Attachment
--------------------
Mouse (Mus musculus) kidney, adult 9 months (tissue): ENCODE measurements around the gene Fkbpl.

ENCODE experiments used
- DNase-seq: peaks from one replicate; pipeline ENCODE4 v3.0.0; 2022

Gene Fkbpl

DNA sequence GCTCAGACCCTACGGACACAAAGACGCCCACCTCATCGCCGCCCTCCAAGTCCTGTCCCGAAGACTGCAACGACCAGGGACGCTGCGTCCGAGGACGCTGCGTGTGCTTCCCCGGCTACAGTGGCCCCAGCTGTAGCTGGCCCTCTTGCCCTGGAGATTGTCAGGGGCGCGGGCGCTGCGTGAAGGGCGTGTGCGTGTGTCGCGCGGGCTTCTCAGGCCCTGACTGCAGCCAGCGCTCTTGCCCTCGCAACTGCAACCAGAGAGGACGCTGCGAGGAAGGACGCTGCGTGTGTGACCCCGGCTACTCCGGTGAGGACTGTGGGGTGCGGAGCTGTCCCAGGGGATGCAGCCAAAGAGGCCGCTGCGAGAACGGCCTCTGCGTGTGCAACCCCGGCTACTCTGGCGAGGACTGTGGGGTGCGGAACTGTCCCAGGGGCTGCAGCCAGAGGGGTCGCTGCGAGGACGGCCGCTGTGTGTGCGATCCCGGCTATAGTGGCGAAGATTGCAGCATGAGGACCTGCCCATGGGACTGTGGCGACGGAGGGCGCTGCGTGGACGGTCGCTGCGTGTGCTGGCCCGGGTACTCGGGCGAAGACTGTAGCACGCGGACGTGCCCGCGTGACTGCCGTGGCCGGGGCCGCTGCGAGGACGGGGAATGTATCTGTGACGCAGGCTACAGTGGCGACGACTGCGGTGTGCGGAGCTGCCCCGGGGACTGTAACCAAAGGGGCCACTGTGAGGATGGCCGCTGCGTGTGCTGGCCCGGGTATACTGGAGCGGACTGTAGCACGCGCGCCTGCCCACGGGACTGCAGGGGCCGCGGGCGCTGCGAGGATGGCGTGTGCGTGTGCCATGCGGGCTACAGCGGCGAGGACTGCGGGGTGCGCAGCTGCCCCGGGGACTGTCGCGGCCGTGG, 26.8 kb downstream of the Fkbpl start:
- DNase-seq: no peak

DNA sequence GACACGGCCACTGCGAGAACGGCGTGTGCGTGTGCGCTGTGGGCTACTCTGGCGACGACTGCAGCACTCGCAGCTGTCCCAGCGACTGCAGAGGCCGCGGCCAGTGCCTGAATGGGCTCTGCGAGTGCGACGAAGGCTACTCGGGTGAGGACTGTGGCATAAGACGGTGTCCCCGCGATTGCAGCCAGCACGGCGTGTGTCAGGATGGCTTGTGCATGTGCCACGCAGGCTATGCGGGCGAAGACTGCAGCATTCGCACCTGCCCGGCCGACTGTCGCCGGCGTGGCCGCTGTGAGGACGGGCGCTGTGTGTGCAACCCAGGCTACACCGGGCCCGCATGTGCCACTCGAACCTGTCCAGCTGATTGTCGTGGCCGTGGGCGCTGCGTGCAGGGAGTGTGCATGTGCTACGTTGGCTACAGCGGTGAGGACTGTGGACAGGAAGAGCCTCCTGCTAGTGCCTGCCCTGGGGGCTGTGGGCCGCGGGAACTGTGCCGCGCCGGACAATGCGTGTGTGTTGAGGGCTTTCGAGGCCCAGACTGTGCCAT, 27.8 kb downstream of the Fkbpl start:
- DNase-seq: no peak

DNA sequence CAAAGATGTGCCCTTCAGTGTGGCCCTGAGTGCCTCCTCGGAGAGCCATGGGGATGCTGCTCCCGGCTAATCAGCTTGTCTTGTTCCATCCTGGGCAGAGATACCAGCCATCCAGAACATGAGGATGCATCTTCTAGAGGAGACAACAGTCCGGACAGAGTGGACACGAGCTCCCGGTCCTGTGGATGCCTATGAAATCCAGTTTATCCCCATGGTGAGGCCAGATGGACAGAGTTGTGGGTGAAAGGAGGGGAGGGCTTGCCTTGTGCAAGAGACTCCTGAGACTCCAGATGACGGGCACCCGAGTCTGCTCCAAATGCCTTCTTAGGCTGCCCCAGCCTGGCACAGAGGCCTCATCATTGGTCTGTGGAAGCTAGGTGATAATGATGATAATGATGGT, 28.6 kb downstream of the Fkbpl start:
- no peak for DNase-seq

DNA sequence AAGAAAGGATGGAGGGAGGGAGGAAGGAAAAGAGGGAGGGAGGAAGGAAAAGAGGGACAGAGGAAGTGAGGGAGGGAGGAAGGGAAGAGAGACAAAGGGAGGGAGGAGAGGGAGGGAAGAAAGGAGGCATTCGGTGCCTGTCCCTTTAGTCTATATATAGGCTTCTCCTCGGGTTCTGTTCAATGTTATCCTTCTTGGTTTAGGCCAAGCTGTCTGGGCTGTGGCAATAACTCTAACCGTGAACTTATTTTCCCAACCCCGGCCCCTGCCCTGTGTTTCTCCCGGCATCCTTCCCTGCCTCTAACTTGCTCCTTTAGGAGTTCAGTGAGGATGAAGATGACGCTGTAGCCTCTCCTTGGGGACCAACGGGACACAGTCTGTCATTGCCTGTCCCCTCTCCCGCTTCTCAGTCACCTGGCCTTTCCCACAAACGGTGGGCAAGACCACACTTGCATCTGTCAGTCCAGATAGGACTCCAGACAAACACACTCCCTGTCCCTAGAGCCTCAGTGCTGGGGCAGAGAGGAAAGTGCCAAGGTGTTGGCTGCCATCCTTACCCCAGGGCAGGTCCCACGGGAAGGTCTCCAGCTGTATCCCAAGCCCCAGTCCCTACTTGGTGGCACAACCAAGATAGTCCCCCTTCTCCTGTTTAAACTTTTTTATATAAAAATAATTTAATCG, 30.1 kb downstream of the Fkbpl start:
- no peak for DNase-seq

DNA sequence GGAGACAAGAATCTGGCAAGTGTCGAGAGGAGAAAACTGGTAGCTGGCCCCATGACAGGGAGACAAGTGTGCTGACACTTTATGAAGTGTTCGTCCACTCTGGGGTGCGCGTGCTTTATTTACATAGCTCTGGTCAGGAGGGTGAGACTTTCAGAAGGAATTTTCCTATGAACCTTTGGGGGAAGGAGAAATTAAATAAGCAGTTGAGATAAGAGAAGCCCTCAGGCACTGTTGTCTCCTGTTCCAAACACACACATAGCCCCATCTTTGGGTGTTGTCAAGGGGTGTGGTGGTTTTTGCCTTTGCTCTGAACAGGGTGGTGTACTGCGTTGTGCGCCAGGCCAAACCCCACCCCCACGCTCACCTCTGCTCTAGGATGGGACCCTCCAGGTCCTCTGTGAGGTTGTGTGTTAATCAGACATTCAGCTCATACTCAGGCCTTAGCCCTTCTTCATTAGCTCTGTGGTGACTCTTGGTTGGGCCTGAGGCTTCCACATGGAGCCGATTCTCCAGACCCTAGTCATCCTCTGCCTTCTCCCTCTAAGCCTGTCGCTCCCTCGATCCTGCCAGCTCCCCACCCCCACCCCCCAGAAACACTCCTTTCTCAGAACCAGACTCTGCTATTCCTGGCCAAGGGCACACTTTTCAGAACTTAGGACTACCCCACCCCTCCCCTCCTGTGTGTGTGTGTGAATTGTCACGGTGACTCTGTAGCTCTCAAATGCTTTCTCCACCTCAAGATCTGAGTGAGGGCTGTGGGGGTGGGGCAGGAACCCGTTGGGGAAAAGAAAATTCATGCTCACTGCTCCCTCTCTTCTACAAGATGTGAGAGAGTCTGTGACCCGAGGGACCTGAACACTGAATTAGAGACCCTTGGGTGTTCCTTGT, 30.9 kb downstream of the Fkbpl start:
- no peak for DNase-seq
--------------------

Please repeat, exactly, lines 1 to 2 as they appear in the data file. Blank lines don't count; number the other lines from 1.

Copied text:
Mouse (Mus musculus) kidney, adult 9 months (tissue): ENCODE measurements around the gene Fkbpl.

ENCODE experiments used